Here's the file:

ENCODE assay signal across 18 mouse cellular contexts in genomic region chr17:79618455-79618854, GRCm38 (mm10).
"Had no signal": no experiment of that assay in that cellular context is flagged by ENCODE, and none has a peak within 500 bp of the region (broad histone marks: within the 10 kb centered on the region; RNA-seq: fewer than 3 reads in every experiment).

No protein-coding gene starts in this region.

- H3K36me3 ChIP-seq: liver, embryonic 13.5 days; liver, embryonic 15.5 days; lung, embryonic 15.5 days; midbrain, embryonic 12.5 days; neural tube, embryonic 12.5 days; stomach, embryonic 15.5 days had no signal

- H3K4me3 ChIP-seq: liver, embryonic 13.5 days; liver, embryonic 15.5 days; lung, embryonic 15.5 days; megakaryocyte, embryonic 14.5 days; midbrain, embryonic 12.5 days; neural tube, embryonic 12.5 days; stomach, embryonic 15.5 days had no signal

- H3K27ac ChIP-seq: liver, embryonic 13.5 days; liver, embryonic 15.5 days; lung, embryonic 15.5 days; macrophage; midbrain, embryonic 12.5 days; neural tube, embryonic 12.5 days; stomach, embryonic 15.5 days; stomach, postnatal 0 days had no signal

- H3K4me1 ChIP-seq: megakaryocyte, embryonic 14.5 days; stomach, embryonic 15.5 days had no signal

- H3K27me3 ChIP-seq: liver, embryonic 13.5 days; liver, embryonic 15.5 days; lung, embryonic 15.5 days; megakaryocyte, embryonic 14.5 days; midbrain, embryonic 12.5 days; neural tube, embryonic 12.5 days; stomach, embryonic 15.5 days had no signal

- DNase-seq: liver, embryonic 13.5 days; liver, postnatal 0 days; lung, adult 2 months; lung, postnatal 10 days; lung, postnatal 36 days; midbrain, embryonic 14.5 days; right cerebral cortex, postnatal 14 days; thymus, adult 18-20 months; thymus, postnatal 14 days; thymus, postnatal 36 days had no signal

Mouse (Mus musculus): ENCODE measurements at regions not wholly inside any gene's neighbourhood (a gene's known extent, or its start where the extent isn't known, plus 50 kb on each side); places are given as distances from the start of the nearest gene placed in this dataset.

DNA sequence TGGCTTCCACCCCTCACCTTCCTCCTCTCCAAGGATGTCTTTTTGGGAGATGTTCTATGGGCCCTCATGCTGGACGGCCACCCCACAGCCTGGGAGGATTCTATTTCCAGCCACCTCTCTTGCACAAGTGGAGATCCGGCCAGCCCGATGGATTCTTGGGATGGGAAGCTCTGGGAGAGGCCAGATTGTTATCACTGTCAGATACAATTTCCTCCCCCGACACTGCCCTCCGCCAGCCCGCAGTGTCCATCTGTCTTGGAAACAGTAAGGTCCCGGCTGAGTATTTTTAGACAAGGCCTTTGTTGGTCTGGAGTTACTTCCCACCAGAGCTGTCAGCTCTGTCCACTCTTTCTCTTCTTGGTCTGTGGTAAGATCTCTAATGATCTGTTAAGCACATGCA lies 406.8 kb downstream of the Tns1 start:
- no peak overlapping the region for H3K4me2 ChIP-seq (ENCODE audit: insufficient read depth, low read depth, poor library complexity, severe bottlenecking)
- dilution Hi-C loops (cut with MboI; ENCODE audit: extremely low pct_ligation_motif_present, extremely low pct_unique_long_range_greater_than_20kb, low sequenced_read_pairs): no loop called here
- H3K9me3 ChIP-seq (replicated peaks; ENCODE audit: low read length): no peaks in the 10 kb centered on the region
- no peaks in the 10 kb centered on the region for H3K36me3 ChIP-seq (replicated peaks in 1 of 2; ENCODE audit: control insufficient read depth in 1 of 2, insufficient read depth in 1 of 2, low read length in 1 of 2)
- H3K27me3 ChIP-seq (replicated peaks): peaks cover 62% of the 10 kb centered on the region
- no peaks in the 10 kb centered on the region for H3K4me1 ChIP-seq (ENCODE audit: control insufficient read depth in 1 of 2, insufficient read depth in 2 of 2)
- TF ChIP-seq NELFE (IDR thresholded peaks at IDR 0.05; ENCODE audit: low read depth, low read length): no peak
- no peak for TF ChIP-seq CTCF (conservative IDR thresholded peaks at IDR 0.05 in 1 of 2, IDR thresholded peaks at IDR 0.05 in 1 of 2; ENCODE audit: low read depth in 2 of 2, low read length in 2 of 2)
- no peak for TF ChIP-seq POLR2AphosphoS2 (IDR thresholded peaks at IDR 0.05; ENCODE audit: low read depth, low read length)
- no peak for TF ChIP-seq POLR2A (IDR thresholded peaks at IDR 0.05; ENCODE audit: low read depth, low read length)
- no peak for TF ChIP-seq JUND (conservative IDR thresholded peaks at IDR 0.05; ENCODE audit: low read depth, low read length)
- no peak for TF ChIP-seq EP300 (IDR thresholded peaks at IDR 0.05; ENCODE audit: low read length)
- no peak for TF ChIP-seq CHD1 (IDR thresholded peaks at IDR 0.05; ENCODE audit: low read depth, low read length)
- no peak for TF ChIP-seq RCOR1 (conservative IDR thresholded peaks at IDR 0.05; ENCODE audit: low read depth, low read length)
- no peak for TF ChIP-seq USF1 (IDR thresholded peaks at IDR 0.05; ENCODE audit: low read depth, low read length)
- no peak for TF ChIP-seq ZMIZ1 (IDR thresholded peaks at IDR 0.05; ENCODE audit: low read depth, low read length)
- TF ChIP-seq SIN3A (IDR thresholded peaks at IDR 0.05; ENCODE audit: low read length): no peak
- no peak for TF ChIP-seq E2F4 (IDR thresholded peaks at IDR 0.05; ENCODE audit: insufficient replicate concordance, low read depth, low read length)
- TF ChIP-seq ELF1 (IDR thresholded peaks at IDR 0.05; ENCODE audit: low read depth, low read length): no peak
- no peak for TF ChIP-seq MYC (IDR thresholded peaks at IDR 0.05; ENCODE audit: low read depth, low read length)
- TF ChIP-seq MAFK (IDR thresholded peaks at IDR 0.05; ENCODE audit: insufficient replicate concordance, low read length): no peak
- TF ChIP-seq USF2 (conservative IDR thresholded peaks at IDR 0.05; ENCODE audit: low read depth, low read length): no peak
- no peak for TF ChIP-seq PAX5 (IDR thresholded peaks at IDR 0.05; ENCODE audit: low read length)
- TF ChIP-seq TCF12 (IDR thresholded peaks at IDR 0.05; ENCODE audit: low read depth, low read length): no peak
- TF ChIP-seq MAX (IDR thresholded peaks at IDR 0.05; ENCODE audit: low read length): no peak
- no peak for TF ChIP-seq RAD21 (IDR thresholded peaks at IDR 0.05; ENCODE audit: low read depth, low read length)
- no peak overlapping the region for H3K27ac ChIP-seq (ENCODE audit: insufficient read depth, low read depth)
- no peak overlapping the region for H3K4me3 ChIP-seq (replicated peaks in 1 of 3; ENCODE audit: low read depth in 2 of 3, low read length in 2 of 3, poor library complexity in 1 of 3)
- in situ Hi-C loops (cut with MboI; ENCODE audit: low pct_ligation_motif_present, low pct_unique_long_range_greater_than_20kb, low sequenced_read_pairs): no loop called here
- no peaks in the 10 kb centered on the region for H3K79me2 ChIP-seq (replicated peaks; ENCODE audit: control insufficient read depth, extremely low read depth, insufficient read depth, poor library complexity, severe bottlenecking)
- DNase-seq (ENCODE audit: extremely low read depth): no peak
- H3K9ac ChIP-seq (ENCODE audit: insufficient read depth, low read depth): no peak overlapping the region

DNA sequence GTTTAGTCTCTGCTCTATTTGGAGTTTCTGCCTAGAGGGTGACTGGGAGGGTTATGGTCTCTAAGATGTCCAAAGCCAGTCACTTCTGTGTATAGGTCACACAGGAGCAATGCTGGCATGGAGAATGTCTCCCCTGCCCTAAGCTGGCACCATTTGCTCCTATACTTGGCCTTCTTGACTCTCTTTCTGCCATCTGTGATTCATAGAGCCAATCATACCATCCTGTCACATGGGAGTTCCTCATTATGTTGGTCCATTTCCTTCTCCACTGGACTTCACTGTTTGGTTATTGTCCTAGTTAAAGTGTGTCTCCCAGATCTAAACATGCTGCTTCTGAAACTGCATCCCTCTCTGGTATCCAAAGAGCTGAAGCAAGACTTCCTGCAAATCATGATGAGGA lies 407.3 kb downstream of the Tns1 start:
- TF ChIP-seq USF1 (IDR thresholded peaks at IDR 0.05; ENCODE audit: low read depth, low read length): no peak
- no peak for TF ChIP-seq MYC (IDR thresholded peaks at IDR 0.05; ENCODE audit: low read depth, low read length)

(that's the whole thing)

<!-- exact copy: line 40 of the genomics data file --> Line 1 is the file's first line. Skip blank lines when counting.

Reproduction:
- in situ Hi-C loops (cut with MboI; ENCODE audit: low pct_ligation_motif_present, low pct_unique_long_range_greater_than_20kb, low sequenced_read_pairs): no loop called here